In ‘The Republic‘, Plato addresses a very interesting aspect: the relationship between the family, society and the ruling system. Although this was not the major aspect the oeuvre was concerned with (it was concerned with justice actually), it was nonetheless a very intriguing aspect where Plato reflected on how the influence of blood ties could be abolished in order to prevent them from interfering with politics and the rulers’ aptitude to act solely in the interest of the community. He went on to suggest a system based on commununism of women and children, arguing that this will destroy affection between husbands and wives on one hand and parents and their offspring on the other. Today, it would be tempting to call Plato a controversialist, but he was a product of his time and many of his thoughts were framed by the social, cultural and political setting of his time and in particular the contrast between the political organization of Sparta (an authoritarian city which gave complete prominence to military training) and Athens (a democracy). The fall from grace of Athens in the aftermath of the Peloponnesian War to the advantage of Sparta had rendered the Greek intelligentsia of the time (including Plato) increasingly discontended with democratic principles of governance. Clearly, when put in the context of Plato‘s time and place, The Republic sustains reflections on fascinating political questions and apparently, Al Khomeini based elements of the Islamic Republic of Iran on the Platonic vision of the ideal city. But in this piece, I will only consider the question of family loyalties and their potentially detrimental influence on politics.
As I said earlier, Plato‘s main concern was Justice and how to establish it. He was also passionate about Reason, Knowledge and Truth (hence his appointment of the philosopher-king as the head of state who controls the remaining of the body represented by the less knowledgeable masses). In this perspective, family (by which I mean a human grouping which produces offspring) is critical on two accounts: it is the factory of potential new philosopher-kings and it is the source of potential travesties of justice (through bloodline allegiances). But given that reproduction can take place without the need for a family, considerations pertaining to ensuring the reign of justice take precedence and the family must thus be abolished because it is emotionally charged and potentially divisive. I won’t go into the Platonic details of how this may be achieved because they are frankly quite distateful, but suffice to say that Plato identified a crucial political priniciple: that of organizing a society based on merit, all the way up to the transmission of power. In Plato‘s vision, merit equates with Knowledge, Reason and a passion for seeking the Truth. This is the ultimate manifestation of a Just system.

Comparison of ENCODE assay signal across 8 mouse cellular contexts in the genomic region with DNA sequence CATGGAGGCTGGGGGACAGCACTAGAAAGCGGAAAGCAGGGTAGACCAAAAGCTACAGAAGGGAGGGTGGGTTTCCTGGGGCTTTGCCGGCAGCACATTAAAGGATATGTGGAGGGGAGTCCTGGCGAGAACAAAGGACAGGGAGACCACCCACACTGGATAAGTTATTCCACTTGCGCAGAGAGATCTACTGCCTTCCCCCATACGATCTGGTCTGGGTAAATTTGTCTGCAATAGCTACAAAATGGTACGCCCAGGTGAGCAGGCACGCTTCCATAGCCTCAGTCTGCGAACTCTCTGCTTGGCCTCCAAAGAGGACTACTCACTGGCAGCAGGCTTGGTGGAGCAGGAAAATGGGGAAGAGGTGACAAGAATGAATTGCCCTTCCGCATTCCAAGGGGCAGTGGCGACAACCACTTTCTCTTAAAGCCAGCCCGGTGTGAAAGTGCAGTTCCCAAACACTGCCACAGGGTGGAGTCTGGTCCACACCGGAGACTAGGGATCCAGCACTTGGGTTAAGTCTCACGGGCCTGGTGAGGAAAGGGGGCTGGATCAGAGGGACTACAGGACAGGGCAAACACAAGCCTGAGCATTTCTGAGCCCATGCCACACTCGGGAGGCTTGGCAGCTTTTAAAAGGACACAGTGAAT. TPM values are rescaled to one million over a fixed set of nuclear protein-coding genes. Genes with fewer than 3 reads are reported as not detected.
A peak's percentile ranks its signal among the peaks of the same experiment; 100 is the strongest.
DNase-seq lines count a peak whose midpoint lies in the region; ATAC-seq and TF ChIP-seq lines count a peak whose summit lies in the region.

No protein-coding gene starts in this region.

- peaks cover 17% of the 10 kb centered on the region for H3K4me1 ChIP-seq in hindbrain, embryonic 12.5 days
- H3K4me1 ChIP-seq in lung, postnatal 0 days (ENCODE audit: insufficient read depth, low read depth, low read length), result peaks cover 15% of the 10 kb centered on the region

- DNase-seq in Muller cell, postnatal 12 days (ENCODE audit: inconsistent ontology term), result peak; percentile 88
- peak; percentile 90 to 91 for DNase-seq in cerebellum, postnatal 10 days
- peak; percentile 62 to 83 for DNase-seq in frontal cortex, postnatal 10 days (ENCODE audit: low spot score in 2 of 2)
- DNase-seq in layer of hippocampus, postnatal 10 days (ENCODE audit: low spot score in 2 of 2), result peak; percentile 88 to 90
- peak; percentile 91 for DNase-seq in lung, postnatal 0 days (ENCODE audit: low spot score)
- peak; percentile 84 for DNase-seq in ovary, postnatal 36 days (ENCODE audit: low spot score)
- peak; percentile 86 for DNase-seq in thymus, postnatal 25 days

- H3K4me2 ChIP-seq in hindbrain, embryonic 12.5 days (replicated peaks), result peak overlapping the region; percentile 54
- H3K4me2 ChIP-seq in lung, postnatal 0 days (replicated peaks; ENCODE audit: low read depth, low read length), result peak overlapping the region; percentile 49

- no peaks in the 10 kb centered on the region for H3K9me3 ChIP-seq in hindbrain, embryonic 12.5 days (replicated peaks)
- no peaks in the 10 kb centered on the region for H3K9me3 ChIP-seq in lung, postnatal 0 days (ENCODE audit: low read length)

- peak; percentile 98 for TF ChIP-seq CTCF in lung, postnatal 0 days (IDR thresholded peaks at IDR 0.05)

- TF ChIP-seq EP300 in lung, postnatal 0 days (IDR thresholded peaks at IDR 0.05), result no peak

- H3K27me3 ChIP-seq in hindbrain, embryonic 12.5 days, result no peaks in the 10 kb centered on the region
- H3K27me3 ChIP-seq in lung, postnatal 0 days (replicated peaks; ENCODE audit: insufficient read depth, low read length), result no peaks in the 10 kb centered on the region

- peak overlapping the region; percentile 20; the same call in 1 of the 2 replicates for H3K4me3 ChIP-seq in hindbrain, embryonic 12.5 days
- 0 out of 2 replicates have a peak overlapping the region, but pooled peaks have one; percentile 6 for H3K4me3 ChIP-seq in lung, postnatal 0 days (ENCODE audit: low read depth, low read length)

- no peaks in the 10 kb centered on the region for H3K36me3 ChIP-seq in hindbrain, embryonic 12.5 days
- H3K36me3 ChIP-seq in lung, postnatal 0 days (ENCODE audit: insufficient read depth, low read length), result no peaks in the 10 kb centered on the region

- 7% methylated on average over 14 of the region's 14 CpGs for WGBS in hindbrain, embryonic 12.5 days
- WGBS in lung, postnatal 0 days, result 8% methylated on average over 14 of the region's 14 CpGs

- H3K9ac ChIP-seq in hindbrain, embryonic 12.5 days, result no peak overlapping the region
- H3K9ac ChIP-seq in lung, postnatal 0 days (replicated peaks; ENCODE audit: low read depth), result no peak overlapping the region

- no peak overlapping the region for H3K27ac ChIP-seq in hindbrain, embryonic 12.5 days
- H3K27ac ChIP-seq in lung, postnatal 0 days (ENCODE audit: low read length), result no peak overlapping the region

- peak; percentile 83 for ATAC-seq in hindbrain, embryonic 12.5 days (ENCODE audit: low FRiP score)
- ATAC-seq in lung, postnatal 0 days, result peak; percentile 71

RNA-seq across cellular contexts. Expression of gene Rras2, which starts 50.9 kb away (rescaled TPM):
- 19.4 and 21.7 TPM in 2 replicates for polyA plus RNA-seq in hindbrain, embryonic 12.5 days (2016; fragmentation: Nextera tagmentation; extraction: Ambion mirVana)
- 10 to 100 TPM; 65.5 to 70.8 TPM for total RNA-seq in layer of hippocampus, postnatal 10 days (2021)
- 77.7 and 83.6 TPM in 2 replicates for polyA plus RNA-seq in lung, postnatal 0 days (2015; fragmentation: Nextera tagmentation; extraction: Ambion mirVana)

We do not need to resort to Plato‘s repugnant solutions or proposals to establish this principle. Modern Western democracies are impregnated with meritocratic philosophies. This is also largely the result of their realization, after centuries of dynasties ripping their countries apart over power struggles, that family shouldn’t interfere with politics. There is no perfect system to date to deal properly with the potentially disasterous influence of family over politics, but Western democracies are at least conscious of the problem and have structures in place to attempt to minimize this influence.
In Arab countries however, it is a hopeless case despite the fact that our own history is no less bloody and tumultuous than European history because of competing dynasties and divisive blood allegiances. Our problem is compounded further by the almost sacred place family occupies in our culture and collective psyche, in addition, it is very highly regarded by religion. In fact, I think that family and marriage are a fundamentally religious concept. I cannot see how any system could quite minimize the risks of nepotism in Arabo-Muslim countries, it is virtually impossible unless the entire nation undergoes severe and radical cultural reformatting. Often, these allegiances go beyond the family to include the entire tribe (eg. Algeria and Saudi Arabia). The result is a huge mess, rampant injustice and a continuous degradation of talent and merit. So no wonder the end result will be, indeed is general mediocrity. And isn’t it funny that a number of Arab countries are called republics (when in fact they’re monarchies by all standards)?! Or maybe they are meritocracies, it’s just that in Arab culture, merit equates with being a family member. Hmm, somehow, this doesn’t strike me as being a good definition of merit.